Gaining Exposure

Gaining Exposure with Publicist Mickey Mikkelson

Publicist Mickey Mikkelson specializes in gaining exposure and brand recognition. Using his independent firm, Creative Edge, he teaches indie authors around the world how to market their books, foster their own reader communities, and build sustainable brands. Mickey has worked in PR for almost five years and has helped bestselling authors like Tosca Lee and Robert J. Sawyer gain publicity. In addition to running Creative Edge, he is a regular collaborator with TopShelf, a popular must-read magazine for booksellers and authors that focuses on promoting and publishing. To contact Mikkelson, follow the link below.

From Creative-Edge.services:

“​At Creative Edge, we are a Team and a Community. The entire organization believes strongly in collaboration, the authors, myself, and the key partnerships we have developed. I am passionate about working in conjunction with my clients and finding innovative and creative ways to ensure that each represented client has promotional and marketing success.” -Mickey Mikkelson

Whether you’re traditionally published or indie, writing a good book is only the first step in becoming a successful author. The days of just turning a manuscript into your editor and walking away are gone. If you want to succeed in today’s publishing world, you need to understand every aspect of the business – editing, formatting, marketing, contracts. It all starts with a good book, then the real work begins.

Join international bestselling author J.D. Barker and indie powerhouses, J. Thorn and Zach Bohannon, as they gain unique insight and valuable advice from the most prolific and accomplished authors in the business.

In this episode, you’ll discover:

  • How Mickey started Creative Edge
  • When to seek out a publicist
  • Why publicity doesn’t always equate to sales
  • The importance of having a “vision” for your book
  • Differences between short-term and long-term growth

Links:

An Important Letter from The Authors Guild – https://www.authorsguild.org/who-we-are/letter-president/

J. D. Barker – http://jdbarker.com/

J. Thorn – https://theauthorlife.com/

Mickey Mikkelson – https://www.creative-edge.services/contact.html

Creative Edge – https://www.creative-edge.services/

TopShelf https://topshelfmagazine.net/index.php/magazine

Proudly sponsored by Kobo Writing Life – https://kobowritinglife.com/

Music by Nicorus – https://cctrax.com/nicorus/dust-to-dust-ep 

Voice Over by Rick Ganley – http://www.nhpr.com and recorded at Mill Pond Studio – http://www.millpondstudio.com

Contact – https://writersinkpodcast.com/contact/ 

“Muggable” quote by Harley Christensen – https://www.mischievousmalamute.com/

*Full disclosure: Some of the links are affiliate links.

7 thoughts on “Writers, Ink Podcast: Episode 52 – Gaining Exposure with Publicist Mickey Mikkelson”

  1. Interesting interview today. I find the idea of publicity for a writer uncomfortable because one of the joys of being a writer is not having to become a celebrity. Or is that a necessary evil today, and am I being old-fashioned? Do PR companies promote writing brands where a writer might wish to remain anonymous? J K tried it but failed when a lawyer outed her…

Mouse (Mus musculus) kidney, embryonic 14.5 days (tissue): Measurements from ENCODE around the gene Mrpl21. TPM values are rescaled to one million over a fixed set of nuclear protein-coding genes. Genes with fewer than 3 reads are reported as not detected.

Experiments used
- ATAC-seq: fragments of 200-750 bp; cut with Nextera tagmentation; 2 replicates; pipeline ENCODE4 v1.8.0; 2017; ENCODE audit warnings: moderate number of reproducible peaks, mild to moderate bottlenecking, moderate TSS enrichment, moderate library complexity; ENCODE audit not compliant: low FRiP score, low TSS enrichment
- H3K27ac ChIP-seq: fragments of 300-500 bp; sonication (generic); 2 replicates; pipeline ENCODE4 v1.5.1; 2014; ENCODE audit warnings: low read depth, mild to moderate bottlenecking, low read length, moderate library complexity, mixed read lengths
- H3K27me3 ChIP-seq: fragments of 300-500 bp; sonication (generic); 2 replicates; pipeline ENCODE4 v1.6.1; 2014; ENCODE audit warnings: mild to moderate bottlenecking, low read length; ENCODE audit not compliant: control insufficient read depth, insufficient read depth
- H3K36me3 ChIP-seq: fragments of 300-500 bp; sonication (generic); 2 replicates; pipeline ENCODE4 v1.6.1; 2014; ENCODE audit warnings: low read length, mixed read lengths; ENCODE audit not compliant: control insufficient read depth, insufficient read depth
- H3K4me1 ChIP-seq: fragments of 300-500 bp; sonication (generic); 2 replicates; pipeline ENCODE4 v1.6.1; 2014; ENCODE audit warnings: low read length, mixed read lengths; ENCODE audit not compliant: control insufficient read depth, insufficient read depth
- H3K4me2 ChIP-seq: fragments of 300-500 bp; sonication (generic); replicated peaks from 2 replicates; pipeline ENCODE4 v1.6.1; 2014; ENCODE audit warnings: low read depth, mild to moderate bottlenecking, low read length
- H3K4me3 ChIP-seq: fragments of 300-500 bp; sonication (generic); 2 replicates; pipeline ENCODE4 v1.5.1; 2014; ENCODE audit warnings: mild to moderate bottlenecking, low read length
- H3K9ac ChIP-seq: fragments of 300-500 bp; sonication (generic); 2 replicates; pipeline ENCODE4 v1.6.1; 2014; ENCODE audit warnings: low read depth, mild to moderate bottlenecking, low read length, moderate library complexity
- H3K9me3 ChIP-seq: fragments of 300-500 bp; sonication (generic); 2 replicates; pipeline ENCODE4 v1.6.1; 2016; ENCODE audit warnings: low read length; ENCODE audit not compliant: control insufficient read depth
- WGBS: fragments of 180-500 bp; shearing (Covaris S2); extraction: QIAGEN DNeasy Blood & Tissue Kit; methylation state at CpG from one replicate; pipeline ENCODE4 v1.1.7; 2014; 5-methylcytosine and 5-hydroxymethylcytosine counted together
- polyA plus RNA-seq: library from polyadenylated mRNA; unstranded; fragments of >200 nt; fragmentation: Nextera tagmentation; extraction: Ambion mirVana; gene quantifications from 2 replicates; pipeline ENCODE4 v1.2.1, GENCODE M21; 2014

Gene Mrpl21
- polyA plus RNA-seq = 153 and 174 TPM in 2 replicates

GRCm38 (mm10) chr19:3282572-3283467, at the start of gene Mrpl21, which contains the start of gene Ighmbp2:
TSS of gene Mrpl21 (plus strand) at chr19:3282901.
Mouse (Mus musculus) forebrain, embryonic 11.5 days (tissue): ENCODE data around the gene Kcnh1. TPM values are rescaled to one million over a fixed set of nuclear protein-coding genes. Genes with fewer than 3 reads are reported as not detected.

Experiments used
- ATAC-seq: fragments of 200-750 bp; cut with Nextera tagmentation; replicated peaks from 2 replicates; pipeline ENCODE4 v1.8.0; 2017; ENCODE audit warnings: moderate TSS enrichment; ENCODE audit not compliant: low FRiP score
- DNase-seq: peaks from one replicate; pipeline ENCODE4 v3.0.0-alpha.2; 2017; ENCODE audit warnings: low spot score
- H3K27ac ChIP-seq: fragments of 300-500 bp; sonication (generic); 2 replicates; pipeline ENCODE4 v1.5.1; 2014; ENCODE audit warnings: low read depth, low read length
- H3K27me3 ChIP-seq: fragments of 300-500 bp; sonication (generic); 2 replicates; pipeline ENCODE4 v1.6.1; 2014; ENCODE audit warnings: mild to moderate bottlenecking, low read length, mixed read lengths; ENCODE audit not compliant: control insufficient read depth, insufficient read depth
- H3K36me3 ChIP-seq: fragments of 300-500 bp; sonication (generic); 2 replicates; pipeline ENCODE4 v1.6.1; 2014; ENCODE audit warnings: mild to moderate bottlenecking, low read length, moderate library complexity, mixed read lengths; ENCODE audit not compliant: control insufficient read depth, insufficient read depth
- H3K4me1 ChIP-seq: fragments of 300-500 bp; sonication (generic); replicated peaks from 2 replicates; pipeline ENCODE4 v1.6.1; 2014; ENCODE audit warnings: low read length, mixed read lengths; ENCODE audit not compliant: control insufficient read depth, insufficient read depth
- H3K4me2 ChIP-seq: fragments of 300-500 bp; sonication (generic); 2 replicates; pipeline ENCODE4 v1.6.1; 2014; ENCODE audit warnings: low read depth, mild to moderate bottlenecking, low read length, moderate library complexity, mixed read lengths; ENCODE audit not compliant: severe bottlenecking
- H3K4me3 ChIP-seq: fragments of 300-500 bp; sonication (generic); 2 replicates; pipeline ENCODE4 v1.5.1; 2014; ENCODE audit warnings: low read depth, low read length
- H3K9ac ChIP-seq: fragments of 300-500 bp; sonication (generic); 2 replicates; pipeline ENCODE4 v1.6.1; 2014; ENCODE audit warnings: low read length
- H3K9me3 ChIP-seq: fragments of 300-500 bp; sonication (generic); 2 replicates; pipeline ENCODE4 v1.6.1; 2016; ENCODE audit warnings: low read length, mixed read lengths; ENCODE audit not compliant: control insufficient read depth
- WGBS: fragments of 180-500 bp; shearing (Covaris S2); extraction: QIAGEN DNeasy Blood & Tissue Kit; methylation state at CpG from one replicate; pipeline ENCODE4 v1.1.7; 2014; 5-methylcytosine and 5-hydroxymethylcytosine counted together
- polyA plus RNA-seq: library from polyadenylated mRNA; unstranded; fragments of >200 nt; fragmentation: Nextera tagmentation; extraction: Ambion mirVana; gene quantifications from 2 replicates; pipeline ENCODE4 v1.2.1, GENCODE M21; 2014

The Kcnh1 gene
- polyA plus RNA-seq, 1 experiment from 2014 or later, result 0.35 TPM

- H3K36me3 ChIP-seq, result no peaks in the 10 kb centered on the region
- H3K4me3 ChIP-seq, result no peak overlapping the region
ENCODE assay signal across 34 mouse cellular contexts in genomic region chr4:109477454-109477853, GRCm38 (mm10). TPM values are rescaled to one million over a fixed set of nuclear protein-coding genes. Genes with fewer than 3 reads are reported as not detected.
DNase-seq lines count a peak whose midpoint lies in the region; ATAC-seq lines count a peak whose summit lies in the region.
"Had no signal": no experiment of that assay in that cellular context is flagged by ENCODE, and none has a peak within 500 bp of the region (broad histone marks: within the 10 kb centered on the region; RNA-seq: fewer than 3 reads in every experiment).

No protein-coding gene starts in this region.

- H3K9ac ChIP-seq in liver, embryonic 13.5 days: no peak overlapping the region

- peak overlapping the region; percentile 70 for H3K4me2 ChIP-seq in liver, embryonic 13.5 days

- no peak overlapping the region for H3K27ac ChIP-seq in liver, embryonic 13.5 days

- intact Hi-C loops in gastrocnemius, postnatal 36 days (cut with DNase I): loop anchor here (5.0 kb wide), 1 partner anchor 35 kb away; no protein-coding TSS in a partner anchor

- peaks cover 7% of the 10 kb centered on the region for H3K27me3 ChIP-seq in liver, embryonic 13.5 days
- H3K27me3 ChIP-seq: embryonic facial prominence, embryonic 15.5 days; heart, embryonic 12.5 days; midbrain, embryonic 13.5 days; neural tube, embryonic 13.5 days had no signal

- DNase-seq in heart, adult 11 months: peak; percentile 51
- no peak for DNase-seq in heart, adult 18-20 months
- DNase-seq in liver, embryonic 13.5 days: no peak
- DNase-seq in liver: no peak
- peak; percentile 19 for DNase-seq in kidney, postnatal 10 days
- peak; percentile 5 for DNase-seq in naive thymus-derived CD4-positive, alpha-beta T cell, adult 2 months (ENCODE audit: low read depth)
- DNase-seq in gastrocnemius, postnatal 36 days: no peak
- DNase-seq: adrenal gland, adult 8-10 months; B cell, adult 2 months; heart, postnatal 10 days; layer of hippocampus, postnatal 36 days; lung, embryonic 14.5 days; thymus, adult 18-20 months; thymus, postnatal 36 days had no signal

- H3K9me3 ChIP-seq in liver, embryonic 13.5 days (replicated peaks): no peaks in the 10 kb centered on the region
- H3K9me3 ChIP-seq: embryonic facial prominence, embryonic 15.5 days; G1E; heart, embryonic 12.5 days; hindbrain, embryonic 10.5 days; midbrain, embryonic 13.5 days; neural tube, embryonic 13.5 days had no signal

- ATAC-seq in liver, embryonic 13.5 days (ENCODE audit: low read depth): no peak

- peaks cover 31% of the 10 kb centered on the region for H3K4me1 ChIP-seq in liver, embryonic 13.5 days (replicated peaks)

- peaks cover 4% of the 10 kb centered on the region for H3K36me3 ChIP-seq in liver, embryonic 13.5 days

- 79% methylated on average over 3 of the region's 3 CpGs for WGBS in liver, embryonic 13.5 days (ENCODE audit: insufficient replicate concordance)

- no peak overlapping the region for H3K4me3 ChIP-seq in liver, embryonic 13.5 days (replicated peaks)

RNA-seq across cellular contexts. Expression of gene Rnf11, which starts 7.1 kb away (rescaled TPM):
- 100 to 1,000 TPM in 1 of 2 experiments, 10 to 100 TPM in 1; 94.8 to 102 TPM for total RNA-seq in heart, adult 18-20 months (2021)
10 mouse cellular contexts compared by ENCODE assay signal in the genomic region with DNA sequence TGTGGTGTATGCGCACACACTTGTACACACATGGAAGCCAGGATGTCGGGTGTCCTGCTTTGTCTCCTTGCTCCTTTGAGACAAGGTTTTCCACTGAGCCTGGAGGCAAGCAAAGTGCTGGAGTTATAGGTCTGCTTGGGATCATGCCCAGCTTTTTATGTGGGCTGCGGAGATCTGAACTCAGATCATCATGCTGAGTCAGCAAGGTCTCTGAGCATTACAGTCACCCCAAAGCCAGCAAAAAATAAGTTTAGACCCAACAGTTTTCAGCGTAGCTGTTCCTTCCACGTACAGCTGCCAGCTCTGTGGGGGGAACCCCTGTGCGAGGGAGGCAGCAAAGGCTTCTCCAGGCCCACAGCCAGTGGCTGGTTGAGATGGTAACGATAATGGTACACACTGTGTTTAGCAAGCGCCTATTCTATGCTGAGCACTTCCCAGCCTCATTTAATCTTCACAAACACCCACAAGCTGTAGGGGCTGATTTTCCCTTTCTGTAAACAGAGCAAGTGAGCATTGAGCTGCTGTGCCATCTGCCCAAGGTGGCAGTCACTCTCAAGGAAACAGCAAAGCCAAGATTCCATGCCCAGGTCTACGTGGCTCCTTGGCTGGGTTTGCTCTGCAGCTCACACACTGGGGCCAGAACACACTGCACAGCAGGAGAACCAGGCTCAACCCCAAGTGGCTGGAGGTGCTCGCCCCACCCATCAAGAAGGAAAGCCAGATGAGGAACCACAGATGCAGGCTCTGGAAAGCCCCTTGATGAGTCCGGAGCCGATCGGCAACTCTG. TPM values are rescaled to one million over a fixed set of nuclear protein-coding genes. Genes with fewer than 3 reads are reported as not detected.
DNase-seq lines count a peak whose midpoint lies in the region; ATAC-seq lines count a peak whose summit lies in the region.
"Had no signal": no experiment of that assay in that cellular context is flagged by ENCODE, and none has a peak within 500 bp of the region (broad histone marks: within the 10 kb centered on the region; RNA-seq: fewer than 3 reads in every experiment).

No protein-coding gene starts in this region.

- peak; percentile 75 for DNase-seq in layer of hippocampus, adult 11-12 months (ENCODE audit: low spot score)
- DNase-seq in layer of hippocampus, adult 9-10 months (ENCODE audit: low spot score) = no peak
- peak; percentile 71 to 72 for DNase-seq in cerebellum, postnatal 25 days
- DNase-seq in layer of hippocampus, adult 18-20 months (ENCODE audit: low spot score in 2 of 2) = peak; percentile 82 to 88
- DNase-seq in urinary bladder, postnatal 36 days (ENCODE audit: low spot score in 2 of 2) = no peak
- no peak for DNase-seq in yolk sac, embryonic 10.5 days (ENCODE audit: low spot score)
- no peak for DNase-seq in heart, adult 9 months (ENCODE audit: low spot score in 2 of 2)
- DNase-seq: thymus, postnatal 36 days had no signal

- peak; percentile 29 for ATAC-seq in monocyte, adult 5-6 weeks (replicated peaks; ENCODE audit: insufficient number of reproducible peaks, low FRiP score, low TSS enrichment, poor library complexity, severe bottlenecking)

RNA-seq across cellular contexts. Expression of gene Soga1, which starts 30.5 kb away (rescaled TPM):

Worth listening to the interview Jo Penn did a couple of weeks ago with Daniel Parsons about networking. The contrast being DIY v employing a PR company.
    I’m happy with DIY at the moment and I’ll probably wait until Hollywood beckons before I employ a PR expert.
    As always, forever the optimist.

    1. Thanks, Chris! You raise an interesting point. I guess you’d have to think about the target of the PR. Whether it’s the author or the book…

  2. Active Duty Sailor who just wants to write.

    It was implied in your podcast in ep 52 that Amazon should have more controls to prevent “anybody” from publishing, I must remind you that everybody have started as a “nobody”, the goal of many of us is not to be famous but to simply write. The option to have a book written for my kids is extremely appealing to me, why do you want it to be harder for the common man to put out his art, regardless how marketable it is?

    1. Thanks for the comment! I don’t think either of us were saying we thought the “common man” should be prevented from writing. You don’t need Amazon to write a book for your kids. I think the spirit of our conversation was hoping Amazon could better monitor their content, eliminating scammers and people trying to game the system.

      Blogs are where anybody can publish. I think the rules are different in a marketplace where you’re asking people to pay money for a product.

  3. I swear, I didn’t interview Mickey for the Stark Reflections podcast last week after hearing him on yours. (I’m actually not caught up on the last few weeks of your awesome show). I’d been trying to coordinate getting him on my show for months.

    I actually hired Mickey about 12 hours after I interviewed him, realizing there were plenty of things I’d been holding myself back on that he could help me with.

    BTW, still love this show. It just keeps getting better. You guys are awesome! Keep up the amazing (and always inspiring) work!

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